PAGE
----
Instagram Stories Analytics: How to Measure the Metrics that Matter

Stories disappear after 24 hours. But with a solid understanding of Instagram Stories analytics, you can ensure they have lasting impact.

For brands, the potential impact of Instagram Stories is proven. One third of the most viewed Stories are from businesses. More importantly, 39% of people say Instagram Stories have led them to become more interested in a brand or product.

With top of the feed placement, Swipe Up capability, and interactive stickers, Instagram Stories are a prime channel for brands to drive awareness, traffic, sales, and engagement.

Learn how to measure Instagram Stories analytics and which metrics to track so you can optimize Stories to achieve your goals.

Need a primer on how to use Instagram Stories? Start here.

How to view your Instagram Stories analytics

There are a few ways to check analytics for Instagram Stories. We break them down below. But first, make sure you have a business or Creator account. Without one, you won’t have access to analytics.

How to view Instagram Stories analytics

  1. From the Instagram app, go to your profile.
  2. Tap the menu icon in the upper right corner.
  3. Tap Insights.

Source: @nevermetapotatolikeyoubefore

  1. Scroll down to Stories.

Instagram Stories Insights content tab

Source: @nevermetapotatolikeyoubefore

  1. Select See All to see the Stories posted over the past 14 days.

Instagram stories insights showing reach for last 3 posts

Source: @nevermetapotatolikeyoubefore

  1. Select an interaction, such as Reach or Follows, for an overview of how many actions were taken across your Stories.

"Select interaction" option in Instagram stories analytics

Source: @nevermetapotatolikeyoubefore

  1. Click on an individual story and swipe up to see its analytics.

See All tab on Instagram Stories analytics

Source: @nevermetapotatolikeyoubefore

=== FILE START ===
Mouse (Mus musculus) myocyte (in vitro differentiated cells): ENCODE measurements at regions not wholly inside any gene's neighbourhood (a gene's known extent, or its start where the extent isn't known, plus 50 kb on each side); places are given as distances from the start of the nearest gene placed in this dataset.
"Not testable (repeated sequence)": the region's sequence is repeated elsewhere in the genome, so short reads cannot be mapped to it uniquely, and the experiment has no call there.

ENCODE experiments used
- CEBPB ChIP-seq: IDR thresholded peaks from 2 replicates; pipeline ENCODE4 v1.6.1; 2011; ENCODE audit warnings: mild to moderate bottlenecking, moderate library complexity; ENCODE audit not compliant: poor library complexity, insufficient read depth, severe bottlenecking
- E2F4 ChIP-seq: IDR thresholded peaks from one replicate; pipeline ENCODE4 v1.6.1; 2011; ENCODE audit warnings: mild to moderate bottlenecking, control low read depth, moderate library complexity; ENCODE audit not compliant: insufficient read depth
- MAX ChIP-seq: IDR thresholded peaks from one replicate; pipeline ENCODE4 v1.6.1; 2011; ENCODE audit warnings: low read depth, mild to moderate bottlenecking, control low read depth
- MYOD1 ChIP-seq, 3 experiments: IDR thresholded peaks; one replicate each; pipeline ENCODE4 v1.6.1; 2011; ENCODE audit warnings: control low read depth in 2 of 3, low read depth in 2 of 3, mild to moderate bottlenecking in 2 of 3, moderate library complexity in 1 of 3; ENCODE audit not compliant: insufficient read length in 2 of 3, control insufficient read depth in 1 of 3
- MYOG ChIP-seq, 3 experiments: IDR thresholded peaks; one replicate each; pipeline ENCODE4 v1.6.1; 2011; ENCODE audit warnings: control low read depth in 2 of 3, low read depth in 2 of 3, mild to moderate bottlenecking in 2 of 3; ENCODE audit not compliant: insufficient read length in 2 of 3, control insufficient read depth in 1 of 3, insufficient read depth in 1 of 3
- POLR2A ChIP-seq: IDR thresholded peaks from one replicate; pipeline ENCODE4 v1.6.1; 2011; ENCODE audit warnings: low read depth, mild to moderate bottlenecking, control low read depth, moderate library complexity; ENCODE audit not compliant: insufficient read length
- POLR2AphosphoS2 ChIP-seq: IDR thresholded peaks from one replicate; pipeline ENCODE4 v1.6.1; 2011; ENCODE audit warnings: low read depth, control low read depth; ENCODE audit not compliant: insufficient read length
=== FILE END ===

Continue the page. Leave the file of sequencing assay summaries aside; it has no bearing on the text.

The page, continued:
1. To see the results of a poll or other sticker actions, click the eye icon beside the insights icon (it looks like a bar chart). poll results for an Instagram Story

Source: @nevermetapotatolikeyoubefore

How to view Instagram Story Insights in Creator Studio

If you run a business or Creator account, you can also check Instagram Story analytics in Creator Studio. This option is helpful for those who prefer desktop. But the major advantage of Creator Studio is that it records all-time Instagram Story analytics. So you don’t have to worry about the 14-day window.

  1. Go to Creator Studio. If you haven’t done so yet, add your Instagram account by clicking the Instagram logo in the centre of the header.

Creator Studio menu

  1. Click Content Library. Then select the Stories tab. Sort by post status and time frame.

Content library posts

Source: Creator Studio

Tip: From this dashboard, you can track post status, when it was posted, and its total reach. This overview is a good place to spot under and over-performing Stories.

  1. Click on a story to see more details. If you ran a poll or used a related sticker, you won’t see response details here. Only basic Interaction and Discovery metrics are viewable.

Story post details

Source: Creator Studio

How to view analytics for Instagram Stories in Commerce Manager

Businesses that use Instagram Checkout can also track analytics for shoppable Instagram Stories in Commerce Manager. Right now e-commerce features are only available to select accounts.

  1. In Commerce Manager, click Insights from the left-hand menu.
  2. From this tab, download a detailed CSV spreadsheet with insights on your shoppable Instagram Stories.

In addition to standard Instagram Story analytics, you can track Product Page Views and related metrics. Many of these commerce insights are in development—so expect more details to roll out soon, especially with Instagram’s launch of shops.

Learn how to set up Instagram Shopping to sell more products.

Understanding Instagram Stories analytics

Instagram Stories Insights are split into three categories: Discovery, Navigation, Interactions.


  • Reach: The amount of accounts that saw your story. This figure is an estimate.
  • Impressions: The total number of times your story was viewed (including repeat views).

Why discovery stats matter: People use Instagram to discover brands. And 62% of people surveyed by Facebook say they’re more interested in a brand or product after seeing it in Stories.

Compare reach and impression numbers to your follower count to gauge how much of your audience is watching your Stories.

Tip: Add stickers to boost the discoverability of your Stories. When you use a hashtag or location sticker, your story is more likely to appear in Explore or the sticker’s larger story. If you run a small business, use the Support Small Business, Gift Cards, or Food Orders stickers.

Instagram Stories with stickers on them

Source: Instagram


  • Forward Taps: Number of times someone tapped to the next story.
  • Back Taps: The amount of times someone tapped back to see the previous story.
  • Next Story Swipes: The number of times someone swiped to the next story.
  • Exit Story Taps: The number of times someone exited your story.
  • Navigation: The overall total of Back, Forward, Next Story, and Exited actions taken with your story.

Why navigation stats matter